Category: Sales Training

Client Needs

When I worked for the Fortune company all of my clients were typically other Fortune firms. I didn’t appreciate it at the time, but it was the best training ground I could have had.

Mainly because everyone’s concerns are different, but don’t effect their own pocket book. The downside of working with the Fortune arena is the sales cycle can be gruesome. When I first delivered a proposal to Lawrence Livermore Lab, it was exciting. The second time I delivered the same proposal to a new manager, it was with less enthusiasm. But it wasn’t until the fifth presentation and 2 1/2 years before they actually cut the Purchase Order. It was an extra large sale for me, but when you divide the commission over the 2 1/2 years it took to close the deal, it doesn’t have nearly the same impact as a 90 close cycle.

One of my prospects was Hewlett Packard. There were actually three different departments at the Palo Alto campus I presented my product to. Each one was run by completely different personalities. The one that was the most difficult was the 50 year old man who had been with the company nearly from day one. I can’t say for sure, but I don’t think he enjoyed working with a female sales person.

One day I showed up at his office with a roll of butcher paper. I had to try a different tactic to get his attention. I asked if I could buy him a cup of coffee at the company cafeteria and he agreed.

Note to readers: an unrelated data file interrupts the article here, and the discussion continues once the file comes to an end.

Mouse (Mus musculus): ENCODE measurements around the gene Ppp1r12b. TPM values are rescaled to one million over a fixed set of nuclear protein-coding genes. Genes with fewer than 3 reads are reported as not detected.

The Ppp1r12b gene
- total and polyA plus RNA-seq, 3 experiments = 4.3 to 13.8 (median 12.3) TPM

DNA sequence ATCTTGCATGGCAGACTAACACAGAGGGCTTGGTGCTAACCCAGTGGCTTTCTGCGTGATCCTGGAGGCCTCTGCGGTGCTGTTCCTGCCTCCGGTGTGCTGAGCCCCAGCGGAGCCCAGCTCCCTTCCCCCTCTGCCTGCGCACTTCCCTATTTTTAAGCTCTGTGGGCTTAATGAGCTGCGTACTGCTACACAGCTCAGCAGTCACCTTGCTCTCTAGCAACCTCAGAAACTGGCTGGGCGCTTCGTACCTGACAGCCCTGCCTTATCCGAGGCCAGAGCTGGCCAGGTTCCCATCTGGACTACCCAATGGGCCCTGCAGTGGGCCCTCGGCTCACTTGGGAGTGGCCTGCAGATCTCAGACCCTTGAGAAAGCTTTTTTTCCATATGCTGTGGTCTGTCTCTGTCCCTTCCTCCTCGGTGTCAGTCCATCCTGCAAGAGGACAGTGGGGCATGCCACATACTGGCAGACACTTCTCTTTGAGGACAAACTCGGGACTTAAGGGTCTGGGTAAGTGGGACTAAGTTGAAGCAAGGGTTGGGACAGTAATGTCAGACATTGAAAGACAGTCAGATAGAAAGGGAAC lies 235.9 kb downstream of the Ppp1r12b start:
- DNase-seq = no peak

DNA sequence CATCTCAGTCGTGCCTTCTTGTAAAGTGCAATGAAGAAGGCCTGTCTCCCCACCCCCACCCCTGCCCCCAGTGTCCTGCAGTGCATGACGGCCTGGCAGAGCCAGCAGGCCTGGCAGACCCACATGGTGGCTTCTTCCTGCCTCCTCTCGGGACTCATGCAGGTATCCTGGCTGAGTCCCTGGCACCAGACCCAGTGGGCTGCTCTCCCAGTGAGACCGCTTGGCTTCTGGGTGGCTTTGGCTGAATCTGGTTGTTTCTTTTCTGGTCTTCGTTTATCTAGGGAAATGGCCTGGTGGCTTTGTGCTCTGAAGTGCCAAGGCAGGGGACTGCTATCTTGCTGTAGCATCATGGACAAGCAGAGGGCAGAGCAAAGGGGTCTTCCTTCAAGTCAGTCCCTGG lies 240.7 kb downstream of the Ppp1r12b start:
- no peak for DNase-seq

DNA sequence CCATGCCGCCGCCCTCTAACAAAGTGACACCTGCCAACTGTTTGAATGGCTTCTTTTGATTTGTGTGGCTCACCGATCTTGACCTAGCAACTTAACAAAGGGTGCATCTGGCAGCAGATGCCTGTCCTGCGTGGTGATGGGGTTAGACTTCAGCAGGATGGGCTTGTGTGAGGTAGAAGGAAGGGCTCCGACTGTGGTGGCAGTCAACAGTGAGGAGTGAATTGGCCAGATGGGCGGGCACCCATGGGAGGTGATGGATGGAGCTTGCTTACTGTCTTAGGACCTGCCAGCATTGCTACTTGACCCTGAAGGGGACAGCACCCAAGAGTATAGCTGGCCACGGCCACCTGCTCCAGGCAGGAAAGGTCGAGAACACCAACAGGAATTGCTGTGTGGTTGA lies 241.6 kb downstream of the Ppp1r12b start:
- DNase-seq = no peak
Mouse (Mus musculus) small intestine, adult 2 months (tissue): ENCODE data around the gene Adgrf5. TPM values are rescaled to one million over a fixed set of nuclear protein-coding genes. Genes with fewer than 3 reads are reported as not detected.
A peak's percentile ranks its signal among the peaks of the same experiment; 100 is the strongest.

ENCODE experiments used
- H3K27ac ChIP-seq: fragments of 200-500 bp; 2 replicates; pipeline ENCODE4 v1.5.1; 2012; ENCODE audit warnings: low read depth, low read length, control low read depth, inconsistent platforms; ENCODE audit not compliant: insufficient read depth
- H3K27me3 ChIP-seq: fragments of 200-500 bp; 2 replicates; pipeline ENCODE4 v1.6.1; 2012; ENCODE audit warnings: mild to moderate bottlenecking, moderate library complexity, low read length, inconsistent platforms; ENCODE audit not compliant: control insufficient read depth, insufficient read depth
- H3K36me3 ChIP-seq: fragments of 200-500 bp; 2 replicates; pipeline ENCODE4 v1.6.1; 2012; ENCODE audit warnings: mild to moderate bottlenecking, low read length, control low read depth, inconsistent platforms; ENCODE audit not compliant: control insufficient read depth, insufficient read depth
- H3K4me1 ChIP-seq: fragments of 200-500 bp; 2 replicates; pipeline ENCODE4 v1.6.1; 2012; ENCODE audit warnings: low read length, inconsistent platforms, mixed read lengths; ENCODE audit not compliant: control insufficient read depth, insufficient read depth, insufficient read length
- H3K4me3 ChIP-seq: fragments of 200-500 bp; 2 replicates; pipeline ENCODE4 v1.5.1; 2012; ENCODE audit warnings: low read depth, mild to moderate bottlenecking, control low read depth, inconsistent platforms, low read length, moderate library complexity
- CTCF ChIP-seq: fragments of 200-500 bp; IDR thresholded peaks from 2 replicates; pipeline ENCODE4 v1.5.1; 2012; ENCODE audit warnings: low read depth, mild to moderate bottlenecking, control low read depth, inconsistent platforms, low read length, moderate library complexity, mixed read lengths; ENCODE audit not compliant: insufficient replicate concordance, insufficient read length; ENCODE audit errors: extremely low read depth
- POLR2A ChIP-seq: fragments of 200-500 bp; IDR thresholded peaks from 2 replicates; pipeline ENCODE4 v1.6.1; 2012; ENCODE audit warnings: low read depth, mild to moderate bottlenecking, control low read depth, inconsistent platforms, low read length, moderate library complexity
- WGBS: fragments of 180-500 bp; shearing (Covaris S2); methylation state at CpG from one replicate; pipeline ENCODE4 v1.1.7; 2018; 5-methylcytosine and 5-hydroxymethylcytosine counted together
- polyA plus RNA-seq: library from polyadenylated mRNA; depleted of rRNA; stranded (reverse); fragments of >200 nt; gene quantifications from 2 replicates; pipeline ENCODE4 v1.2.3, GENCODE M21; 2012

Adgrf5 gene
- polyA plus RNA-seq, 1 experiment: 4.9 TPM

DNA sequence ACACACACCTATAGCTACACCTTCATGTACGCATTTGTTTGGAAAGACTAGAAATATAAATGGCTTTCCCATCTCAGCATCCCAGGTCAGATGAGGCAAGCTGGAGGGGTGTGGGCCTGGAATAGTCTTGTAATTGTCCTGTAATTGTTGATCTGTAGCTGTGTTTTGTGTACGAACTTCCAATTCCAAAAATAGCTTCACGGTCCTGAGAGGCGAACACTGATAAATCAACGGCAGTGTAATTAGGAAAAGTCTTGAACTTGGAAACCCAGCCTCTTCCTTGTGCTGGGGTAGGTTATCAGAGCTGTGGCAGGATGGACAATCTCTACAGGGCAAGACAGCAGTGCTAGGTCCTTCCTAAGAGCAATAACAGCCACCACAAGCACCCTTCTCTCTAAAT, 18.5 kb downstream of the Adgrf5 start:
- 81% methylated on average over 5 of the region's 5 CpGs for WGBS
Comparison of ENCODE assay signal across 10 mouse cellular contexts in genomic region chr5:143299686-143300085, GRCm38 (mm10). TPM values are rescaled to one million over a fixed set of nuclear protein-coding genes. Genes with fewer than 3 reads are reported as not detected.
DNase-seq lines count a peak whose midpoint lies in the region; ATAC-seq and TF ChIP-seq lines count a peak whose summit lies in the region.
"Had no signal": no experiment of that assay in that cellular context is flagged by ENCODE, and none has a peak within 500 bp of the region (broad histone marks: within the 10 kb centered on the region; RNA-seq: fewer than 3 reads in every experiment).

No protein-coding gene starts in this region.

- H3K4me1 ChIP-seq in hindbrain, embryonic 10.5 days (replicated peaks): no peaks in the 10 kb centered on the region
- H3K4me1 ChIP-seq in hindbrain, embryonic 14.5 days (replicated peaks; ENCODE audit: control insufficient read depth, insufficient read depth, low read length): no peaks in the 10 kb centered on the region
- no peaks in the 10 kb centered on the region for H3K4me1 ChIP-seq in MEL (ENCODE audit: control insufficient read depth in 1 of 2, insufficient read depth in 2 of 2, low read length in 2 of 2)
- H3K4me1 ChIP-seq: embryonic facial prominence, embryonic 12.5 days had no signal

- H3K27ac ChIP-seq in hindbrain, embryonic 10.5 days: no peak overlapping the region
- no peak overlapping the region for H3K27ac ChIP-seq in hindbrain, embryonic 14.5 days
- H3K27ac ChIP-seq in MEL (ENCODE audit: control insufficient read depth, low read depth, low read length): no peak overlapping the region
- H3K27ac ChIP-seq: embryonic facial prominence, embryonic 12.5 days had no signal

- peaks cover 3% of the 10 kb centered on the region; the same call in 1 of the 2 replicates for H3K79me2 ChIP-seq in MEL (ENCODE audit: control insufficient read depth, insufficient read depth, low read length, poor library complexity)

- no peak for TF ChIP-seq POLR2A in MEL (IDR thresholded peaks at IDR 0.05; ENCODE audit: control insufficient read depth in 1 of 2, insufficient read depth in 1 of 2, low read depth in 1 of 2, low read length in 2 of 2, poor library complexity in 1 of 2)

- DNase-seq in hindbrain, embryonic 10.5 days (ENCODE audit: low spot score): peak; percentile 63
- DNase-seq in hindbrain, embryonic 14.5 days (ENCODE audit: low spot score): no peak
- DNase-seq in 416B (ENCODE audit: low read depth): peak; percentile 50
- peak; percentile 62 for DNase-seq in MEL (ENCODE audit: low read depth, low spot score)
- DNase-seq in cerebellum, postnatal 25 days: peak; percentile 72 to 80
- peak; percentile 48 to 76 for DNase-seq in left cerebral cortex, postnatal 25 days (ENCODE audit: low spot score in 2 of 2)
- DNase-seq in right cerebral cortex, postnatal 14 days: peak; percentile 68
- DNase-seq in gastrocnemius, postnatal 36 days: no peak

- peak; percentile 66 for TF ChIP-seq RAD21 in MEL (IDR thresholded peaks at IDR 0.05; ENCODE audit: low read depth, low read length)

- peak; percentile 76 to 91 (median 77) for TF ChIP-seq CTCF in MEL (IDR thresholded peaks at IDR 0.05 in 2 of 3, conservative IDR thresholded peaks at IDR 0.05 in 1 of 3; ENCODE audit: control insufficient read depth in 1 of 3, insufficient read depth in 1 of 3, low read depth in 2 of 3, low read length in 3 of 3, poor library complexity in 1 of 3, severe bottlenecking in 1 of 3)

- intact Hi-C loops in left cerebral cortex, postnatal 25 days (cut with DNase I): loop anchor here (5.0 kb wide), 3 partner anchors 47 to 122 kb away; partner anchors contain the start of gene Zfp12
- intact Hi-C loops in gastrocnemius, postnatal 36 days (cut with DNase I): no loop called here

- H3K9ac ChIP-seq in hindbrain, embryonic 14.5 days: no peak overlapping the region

When we got to the cafeteria I rolled out the butcher paper, handed him a felt tip pen and asked him to draw out what he thought would help him in his production needs. When he was done I looked him straight in the eyes and asked, “If I can do this for you, is there any reason why we couldn’t complete the order?”

I was escorted to the accounting office and returned a week later to pick up the purchase order.

Big Ticket Sales

The average sale for the Fortune company I worked for was about $100,00. The low end was $45,000 and the high end was $250,000.

Had I known more about sales, I might not have agreed to move from the service department to their sales department. But since I had no experience in sales, it never occurred to me it might have been better, and far easier, to start off with a lower price point for my first sales position.

Frankly, I had never thought about going into sales until the company offered to train me. And, let to my own devices, I would not have accepted.

The argument was, with as hard as I worked, the more financial reward I would receive being in sales rather than the service side of the business.

When selling the Big Ticket items, there was definitely a process that would make the sale happen faster.

I did research on the company I was prospecting to which wasn’t as easy to do in the 80’s as much as it is currently with the Internet resources. I found out whether the company was growing or decreasing in sales. I found copies of their Annual Report or what their vendors might have to say about them.

My favorite clients were those were working to gain momentum and higher profitability. They had challenges and I had answers.

Do you really know what your clients need and want?

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